Many Indians go to Bhutan because they are the only foreigners (together with Sri Lankans I believe) who are allowed into the country without visa or currency exchange requirements. We would find out why in the course of our trip: Bhutan wants Indian labor to do its construction and soldiers to guard its frontiers.

Paro hosts the only international airport of Bhutan. They will explain us that the king decided to build the airport here because he did not want to create noise pollution in the valley of the capital, Thimphu.

I try to get window seat but no luck, yet when we board there are plenty window seats free, which is great to be able to watch the amazing landscapes of the Himalaya. Spectacular landing after a few tight turns by our plane as it finds its way among the mountains and into the narrow valley of Paro.

On the plane we met our group. Diverse mix of nationalities, age, and cultural backgrounds. It was always part of the fun in taking these photo tours: you not only get to know the country you visit, you also learn more about your own country, or anyway about fellow Western middle-class internationally curious photographers. This time we have quite a few nationalities represented: German, French, Chinese, Italian, American, Australian and British, both for and against Brexit!

Easy border formalities. Our electronic visa has been arranged in advance and we go through passport control quite smoothly indeed. At my request the lady officer agrees to enrich my passport with an unnecessary but cute rubber stamp. She even asks on what page I'd like to have it stamped on.

Bags are quickly delivered to one of two luggage carousels in the cosy arrivals hall. Ours is the only plane on the tarmac in this balmy late morning.

After a quick and relaxed x-ray check we are out into the tiny parking area where we meet Matt, an Australian photographer who has organized this trip as a roving photo tour of Bhutan. We also meet Tshering, our local Bhutanese guide, who will turn out to be very knowledgeable and speaks excellent English. 

We all go for lunch at a scenic restaurant near the airport. From the terrace of the restaurant you can see the runway. Not that it is a very busy, only a handful of planes land at Paro every day... if the weather is good enough, that is. Our first encounter with Bhutanese momo and other specialties.

In the afternoon we visit the Paro Rimpung Dzong (17th century fortress) and arguably the most interesting sight in town. Lots of local and foreign visitors. One young lady was breastfeeding on  the steps of a prayer room. I was happy people left her alone, I read many times recently how in the US and in Europe it was considered socially unacceptable for women to breastfeed in public. How silly.

Produce sellers on Paro's main street
Afterwards we walked back down from the Dzong to town in a little less than one hour and went for some shopping for basic necessities along the main (only?) shopping street of Paro, a small town that sported rather heavy traffic of cars and motorcycles. A few ladies were selling fresh produce on the pavement.

In the evening we dined at the Sonam Trophel Restaurant, a traditional local eatery in Paro. It is run by a friendly couple and their daughter, they make local as well as Indian and Chinese food. He is a local but she comes from India. We would see how both India and China have, or have had, great influence over small Bhutan over the centuries. We went for local fare and were quite happy with it.

Final task of the day is transferring to our accommodation, the Olathang, a 3 Star Hotel. Our first night in the supposedly happiest country on earth, we'll see, I am always skeptical of broad-sweep claims like that but the first impression is quite positive: a serene place.



Sonam's momos

21 August 2016

1. - 21 Aug: Arrival in Bangkok

Land at Bangkok in the early morning after a relaxing flight.

It is a bit of a nuisance to get through passport control because we need to get a visa on arrival for Lifang. To get a visa we need to get her photos. To get her photos we need to get some local currency 1000 Baht in cash. To get the cash we need an ATM. Luckily one is available in the transit area of the airport. All of this takes time and we are tired and jet lagged but hey it's part of travel. Other than that Bangkok airport is quite efficient and clean.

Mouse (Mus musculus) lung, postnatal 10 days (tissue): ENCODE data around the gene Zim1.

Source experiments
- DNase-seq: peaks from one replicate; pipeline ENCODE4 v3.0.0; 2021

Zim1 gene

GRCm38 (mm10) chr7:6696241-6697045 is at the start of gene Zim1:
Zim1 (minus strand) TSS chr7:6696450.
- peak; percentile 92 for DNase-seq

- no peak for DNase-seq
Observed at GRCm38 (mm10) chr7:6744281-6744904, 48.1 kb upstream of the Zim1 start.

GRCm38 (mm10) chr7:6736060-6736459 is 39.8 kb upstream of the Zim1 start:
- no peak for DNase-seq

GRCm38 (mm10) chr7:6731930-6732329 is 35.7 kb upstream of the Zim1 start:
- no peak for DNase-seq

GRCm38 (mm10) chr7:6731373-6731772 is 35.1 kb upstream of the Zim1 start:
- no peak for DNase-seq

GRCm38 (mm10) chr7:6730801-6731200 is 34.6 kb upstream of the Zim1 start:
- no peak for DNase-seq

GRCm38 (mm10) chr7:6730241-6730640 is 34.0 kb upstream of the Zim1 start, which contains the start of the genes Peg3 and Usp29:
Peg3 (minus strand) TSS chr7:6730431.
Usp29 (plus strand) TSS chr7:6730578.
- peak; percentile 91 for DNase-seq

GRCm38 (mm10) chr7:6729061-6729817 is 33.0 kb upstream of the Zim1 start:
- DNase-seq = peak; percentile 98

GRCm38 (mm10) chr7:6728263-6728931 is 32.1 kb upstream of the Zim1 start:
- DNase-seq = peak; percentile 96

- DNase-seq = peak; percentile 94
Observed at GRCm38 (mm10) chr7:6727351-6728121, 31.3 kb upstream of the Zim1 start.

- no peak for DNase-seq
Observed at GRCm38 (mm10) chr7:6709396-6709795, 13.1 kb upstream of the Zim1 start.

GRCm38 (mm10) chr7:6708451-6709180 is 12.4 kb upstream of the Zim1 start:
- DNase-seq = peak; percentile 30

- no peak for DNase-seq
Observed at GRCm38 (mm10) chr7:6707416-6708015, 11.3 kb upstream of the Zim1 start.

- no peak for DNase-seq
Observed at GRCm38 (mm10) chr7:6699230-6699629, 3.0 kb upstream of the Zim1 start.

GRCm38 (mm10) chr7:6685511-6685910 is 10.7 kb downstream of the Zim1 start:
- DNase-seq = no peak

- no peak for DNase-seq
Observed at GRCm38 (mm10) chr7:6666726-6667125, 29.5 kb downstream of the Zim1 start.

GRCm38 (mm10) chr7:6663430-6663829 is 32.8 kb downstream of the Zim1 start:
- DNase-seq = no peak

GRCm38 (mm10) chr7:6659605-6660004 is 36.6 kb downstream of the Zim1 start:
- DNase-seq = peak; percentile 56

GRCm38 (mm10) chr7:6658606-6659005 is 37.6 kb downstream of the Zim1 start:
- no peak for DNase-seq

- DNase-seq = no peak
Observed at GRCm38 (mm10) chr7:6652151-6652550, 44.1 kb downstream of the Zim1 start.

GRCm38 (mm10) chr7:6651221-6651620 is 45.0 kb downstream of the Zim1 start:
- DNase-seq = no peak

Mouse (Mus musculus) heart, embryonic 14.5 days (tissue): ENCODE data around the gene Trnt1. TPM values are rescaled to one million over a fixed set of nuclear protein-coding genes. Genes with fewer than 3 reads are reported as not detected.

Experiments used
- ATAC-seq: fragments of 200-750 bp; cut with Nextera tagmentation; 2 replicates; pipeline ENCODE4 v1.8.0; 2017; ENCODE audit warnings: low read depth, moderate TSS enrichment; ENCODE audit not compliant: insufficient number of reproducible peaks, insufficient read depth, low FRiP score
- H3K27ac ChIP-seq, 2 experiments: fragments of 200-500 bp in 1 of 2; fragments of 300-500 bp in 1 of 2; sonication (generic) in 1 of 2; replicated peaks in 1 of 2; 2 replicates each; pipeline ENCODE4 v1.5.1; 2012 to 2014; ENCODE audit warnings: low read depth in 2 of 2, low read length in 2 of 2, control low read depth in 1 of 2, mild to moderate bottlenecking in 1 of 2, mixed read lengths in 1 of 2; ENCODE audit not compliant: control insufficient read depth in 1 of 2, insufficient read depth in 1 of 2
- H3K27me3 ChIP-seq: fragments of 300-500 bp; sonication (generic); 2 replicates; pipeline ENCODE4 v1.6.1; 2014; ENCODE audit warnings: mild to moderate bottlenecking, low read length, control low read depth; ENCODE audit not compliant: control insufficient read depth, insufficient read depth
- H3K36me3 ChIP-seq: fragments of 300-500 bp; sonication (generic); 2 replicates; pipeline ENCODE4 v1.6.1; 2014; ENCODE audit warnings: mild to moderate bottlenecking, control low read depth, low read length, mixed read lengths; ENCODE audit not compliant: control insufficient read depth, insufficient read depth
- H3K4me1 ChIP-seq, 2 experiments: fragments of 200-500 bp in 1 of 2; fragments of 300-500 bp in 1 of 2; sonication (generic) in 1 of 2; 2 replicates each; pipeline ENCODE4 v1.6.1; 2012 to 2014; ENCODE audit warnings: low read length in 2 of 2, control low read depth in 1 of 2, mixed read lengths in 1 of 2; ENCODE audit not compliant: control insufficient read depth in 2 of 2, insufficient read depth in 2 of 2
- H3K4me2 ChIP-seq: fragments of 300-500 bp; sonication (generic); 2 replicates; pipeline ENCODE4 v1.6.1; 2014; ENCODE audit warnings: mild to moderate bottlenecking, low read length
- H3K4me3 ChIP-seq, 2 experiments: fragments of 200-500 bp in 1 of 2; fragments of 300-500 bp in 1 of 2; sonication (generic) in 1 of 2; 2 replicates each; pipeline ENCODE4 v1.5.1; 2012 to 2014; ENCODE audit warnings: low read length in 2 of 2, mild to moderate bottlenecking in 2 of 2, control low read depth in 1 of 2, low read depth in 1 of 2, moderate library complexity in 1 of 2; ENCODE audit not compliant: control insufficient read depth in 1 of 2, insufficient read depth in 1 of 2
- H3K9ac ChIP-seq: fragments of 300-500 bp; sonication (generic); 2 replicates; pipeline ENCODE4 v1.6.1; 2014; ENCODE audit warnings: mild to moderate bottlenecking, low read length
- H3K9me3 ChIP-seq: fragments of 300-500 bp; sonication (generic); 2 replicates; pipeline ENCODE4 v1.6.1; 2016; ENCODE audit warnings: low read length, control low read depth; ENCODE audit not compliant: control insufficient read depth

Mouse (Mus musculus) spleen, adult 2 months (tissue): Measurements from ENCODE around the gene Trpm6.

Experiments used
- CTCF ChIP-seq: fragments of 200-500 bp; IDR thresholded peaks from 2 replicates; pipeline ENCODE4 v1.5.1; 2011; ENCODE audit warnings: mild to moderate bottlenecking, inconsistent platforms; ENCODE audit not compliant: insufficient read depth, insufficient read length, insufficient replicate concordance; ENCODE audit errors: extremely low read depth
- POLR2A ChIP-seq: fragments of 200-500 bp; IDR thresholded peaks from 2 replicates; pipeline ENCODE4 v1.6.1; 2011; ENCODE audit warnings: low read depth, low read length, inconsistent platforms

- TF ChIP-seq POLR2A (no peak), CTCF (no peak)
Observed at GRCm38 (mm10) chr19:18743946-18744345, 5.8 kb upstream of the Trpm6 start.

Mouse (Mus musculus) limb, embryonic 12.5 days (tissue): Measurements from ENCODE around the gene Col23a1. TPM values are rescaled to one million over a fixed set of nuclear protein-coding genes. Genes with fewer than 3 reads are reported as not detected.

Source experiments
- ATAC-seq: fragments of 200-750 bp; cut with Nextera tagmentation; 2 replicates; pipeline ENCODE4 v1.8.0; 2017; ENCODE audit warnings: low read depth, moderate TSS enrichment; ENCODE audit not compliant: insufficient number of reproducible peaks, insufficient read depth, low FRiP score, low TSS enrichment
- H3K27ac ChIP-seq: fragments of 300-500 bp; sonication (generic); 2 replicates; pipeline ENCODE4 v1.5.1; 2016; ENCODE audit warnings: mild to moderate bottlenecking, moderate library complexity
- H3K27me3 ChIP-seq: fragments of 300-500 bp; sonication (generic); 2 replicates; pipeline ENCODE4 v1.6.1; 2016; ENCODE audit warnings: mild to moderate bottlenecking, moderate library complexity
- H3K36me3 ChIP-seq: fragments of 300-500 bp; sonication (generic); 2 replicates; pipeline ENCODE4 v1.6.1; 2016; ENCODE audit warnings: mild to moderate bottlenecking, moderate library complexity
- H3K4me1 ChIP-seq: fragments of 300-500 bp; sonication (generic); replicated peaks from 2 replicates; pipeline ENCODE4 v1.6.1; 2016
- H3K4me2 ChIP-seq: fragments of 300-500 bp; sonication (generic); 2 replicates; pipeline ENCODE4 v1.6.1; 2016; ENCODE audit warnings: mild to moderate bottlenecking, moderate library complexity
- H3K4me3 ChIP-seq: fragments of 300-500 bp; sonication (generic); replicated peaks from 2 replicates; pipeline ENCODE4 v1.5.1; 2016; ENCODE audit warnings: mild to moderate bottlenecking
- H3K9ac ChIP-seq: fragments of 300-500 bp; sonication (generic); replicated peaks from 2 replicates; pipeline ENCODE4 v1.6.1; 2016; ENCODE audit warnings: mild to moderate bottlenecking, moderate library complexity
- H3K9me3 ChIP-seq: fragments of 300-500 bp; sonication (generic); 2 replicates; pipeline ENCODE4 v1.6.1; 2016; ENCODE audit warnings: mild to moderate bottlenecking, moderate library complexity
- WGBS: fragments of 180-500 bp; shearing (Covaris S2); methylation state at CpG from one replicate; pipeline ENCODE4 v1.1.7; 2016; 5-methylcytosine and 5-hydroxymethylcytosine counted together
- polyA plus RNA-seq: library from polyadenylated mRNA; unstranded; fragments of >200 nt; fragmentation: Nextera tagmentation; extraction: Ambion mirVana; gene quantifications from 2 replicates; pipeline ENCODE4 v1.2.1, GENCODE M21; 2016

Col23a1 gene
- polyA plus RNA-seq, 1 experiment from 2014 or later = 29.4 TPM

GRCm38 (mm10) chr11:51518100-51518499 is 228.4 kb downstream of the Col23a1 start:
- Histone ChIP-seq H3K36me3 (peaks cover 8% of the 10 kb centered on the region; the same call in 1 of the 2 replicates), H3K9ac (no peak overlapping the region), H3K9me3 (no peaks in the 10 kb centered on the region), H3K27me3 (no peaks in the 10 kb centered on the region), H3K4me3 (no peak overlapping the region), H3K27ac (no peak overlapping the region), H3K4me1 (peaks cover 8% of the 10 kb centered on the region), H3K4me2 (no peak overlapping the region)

I booked a room at a hotel near the airport, the Ammata Lanta resort. The hotel pick-up is late, they had forgotten us and I had to call them, but eventually they do come and take us to the resort, 5 minutes away. Very convenient to rest for a day before starting out to Bhutan tomorrow. The resort is huge, we are driven around in open electric vehicles. Rooms are really small villas spread out over a large green area.

Staff at Ammata Lanta is friendly and always available. Our room was large and comfortable if a bit dark. Restaurant offered good Thai food and excellent value. Also a good breakfast a la carte is included in the room price. Our masseuses are OK, but not great, Thailand can do better. Free wifi fast and free.

A large jacuzzi in our villa's terrace is a nice touch. You can sit in the hot water under the rain and watch planes land at the airport!

Nice Thai dinner, a 8pm we're the only patrons in restaurant, which is decorated with sculptures and paintings from all over the world. Apparently the owner is a collector. Baroque bordering on kitsch, I like it.

In the evening it is raining hard so we climb up an observation tower and watch the scene of the hotel grounds under heavy downpour while more and more planes keep landing at the busy international airport. A Chinese family also on the tower is a bit too noisy and spoils the atmosphere a bit, but luckily they soon leave and ...leave us alone!



20 August 2016

0. - 20 August: Departure to Bhutan

Off we go: time to fly again to Asia. I can never get enough.

Destination Bangkok, where we plan to spend a night at a hotel near the airport before joining the rest of our group of travel photographers for a tour of Bhutan.

Bhutan has a reputation of an exclusive destination, and it is, mainly because their government makes it an expensive destination by means of a minimum daily expenditure, 250 US dollars to be precise, that goes toward the visitor's hotel, food and transportation in the country, as well as the mandatory local guide that will escort him or her every step of the way. The current king's father is credited with having replaced gross national product with gross national happiness: money is less important than spiritual contentment. But the spirit is evidently aided by a nice trickle of dollars.



This time it's British Airways via London. Good service, not great really and the plane looks a bit tired, but it's comfortable and punctual. BA seems to be among the few of the old flag carriers to survive. Let's try to get a good night sleep.